02 SES 02 A, Career Choice and Transitions from School to VET
Entering Vocational Education and Training used to be the educational pathway of choice for the majority of German adolescents after finishing compulsory education (cf. Dionisius et al., 2015). However, recently more and more young people turn to other educational alternatives like continuing school in order to achieve a university entrance certificate (ibid.). Against this background, employers offering apprenticeships increasingly face difficulties when recruiting applicants. In this context it is unfortunate if pupils who are initially interested in beginning an apprenticeship right after finishing compulsory education change their mind and are, for the time being, lost for the VET market as prospective apprentices. Hence, it is important for employers to know which factors are responsible for the adolescents’ change of mind to take these into account when recruiting applicants for their apprenticeship places. Therefore this contribution seeks to identify characteristics of adolescents at the end of compulsory education who plan to begin an apprenticeship and additionally to uncover variables that distinguish between those that stick with this educational plan and those that change their mind in the course of their last school year and instead continue with school.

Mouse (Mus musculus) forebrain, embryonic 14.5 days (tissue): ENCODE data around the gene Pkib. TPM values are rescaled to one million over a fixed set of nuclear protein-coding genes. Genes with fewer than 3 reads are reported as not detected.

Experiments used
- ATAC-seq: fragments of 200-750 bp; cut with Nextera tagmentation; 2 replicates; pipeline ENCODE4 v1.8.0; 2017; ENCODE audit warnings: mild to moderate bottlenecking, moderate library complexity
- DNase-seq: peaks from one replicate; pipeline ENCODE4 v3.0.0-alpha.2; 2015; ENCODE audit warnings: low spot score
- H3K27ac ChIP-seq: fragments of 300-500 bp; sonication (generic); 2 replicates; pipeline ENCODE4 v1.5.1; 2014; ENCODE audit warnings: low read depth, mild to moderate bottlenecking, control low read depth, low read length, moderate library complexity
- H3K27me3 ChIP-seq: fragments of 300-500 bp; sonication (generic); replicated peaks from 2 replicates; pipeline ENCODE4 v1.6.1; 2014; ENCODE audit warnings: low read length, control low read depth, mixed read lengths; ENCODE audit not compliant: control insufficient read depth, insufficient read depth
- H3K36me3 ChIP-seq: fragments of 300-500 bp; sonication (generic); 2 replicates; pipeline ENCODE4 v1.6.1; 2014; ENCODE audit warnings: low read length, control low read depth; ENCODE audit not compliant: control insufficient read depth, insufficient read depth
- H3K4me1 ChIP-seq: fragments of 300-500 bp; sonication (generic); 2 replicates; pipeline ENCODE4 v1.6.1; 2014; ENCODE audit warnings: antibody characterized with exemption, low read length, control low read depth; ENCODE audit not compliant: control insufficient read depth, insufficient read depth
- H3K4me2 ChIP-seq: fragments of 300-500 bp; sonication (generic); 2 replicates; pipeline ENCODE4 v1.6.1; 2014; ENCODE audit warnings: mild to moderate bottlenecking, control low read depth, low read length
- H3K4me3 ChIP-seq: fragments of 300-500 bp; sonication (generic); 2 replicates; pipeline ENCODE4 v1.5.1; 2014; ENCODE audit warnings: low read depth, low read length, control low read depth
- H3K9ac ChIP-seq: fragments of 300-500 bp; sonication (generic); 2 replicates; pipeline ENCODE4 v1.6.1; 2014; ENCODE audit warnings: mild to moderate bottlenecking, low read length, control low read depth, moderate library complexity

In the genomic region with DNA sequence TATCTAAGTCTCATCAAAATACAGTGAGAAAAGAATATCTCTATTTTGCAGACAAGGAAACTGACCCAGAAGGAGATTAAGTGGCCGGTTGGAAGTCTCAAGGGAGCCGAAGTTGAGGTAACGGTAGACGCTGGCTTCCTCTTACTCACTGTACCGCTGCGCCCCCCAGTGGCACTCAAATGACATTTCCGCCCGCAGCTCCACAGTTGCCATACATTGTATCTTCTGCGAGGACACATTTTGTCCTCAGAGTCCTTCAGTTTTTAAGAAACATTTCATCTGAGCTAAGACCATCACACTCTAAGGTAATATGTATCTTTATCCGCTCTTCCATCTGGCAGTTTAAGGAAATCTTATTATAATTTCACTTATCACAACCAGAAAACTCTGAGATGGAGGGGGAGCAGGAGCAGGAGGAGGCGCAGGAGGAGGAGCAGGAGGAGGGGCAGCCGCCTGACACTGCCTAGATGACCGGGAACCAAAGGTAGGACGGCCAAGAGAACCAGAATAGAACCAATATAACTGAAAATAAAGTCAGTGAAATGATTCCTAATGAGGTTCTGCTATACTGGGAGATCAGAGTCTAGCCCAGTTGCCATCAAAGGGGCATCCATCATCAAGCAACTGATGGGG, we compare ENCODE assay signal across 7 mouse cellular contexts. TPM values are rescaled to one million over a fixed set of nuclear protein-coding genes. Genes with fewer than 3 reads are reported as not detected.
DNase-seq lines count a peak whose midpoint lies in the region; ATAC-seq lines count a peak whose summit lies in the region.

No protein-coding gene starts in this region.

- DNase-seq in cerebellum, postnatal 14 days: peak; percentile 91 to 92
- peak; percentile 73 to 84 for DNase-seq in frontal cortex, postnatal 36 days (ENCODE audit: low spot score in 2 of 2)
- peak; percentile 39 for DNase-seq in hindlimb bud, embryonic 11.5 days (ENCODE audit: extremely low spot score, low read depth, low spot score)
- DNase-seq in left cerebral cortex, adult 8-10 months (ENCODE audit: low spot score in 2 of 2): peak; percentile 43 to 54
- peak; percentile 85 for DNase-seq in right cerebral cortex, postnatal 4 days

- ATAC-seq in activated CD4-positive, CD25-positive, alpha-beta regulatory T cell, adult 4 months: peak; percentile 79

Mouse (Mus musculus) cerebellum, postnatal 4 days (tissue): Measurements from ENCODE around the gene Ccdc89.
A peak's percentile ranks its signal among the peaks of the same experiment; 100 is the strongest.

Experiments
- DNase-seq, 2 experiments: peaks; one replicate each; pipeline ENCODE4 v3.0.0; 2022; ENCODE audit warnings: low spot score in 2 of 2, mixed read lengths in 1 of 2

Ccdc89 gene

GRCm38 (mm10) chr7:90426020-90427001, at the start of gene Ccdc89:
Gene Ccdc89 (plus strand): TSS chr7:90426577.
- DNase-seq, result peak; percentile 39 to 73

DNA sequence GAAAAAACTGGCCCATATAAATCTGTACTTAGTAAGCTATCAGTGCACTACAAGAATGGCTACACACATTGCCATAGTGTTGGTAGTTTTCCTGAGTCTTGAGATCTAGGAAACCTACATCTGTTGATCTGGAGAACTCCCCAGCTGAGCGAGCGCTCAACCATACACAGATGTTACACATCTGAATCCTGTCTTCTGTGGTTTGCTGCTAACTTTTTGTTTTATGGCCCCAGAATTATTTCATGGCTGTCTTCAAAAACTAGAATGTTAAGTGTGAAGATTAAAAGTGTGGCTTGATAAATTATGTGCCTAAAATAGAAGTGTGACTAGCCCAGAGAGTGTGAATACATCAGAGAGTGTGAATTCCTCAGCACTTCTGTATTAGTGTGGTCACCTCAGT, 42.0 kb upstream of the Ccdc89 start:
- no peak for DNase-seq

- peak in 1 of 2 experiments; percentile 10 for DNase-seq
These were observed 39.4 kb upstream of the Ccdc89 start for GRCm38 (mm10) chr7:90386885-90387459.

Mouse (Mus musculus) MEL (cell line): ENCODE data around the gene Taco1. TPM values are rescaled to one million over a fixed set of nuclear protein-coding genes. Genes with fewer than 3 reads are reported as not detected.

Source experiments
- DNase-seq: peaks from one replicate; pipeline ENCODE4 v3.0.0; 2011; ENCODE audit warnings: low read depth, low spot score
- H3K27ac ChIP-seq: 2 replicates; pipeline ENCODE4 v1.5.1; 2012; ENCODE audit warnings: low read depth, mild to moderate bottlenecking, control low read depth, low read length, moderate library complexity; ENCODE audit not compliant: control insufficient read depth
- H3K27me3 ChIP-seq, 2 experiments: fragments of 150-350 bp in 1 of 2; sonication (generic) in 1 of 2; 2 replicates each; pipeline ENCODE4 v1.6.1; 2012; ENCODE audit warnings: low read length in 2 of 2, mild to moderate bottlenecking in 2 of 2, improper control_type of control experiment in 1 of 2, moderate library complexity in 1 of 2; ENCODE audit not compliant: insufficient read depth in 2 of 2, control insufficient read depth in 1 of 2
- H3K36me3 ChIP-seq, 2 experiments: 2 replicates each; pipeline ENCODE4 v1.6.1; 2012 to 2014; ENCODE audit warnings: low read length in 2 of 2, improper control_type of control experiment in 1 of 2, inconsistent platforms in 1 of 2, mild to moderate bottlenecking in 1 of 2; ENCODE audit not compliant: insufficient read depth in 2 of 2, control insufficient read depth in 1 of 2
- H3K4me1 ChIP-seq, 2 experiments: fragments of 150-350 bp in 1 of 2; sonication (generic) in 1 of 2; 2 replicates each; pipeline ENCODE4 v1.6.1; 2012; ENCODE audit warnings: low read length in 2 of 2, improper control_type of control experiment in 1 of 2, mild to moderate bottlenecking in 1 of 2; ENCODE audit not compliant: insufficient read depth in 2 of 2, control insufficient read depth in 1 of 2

Ample theoretical work and research exist on factors affecting educational and vocational choices. This contribution assumes that these factors also have an influence on whether a pupil modifies his educational plans in the course of his vocational orientation process. One line of research focuses on young people’s interests (e.g. Holland, 1997), values, expectations and self-concepts (cf. Leung, 2008). Sociological research examines social influences like expectations of the social environment towards appropriate behaviours and choices of young people socialised in that environment (cf. Bourdieu 1987). Parents’ ambitions for their children to achieve at least the same social status that they hold also influences young people’s educational decisions (cf. Boudon 1974), for example in the form of striving for a higher school leaving certificate. However, in a market-based VET system like Germany, the choice for an apprenticeship is not independent of (anticipated) institutional restrictions like the lack of supply of available apprenticeship places (cf. Heinz & Krüger, 1985). Despite a less tight apprenticeship market in recent years young people still face difficulties in transitioning into apprenticeships immediately after finishing compulsory education. Employers tend to be picky when selecting their future apprentices in spite of the recruiting problems mentioned above. Pupils who are aware of these difficulties might reconsider their intentions to search for an apprenticeship and instead continue their education at school to improve their chances for an apprenticeship place later on. Career orientation measures might also affect the adolescent’s expectancy for success regarding his educational pathway of choice. According to expectancy-value theory (e.g. Wigfield & Eccles, 2000), both the value of an option and the expectancy for success a person holds regarding this option determine whether it is chosen. Educational choices thus often represent a compromise between aspirations and genuine options, entailing young people to changing their intentions over the course of time. Furthermore, intentions are not always automatically turned into action (Heckhausen & Heckhausen, 2010). This contribution therefore not only focuses on the change of educational plans in the course of the last schoolyear, but takes a longitudinal perspective by relating it to the actual educational choice made after that schoolyear.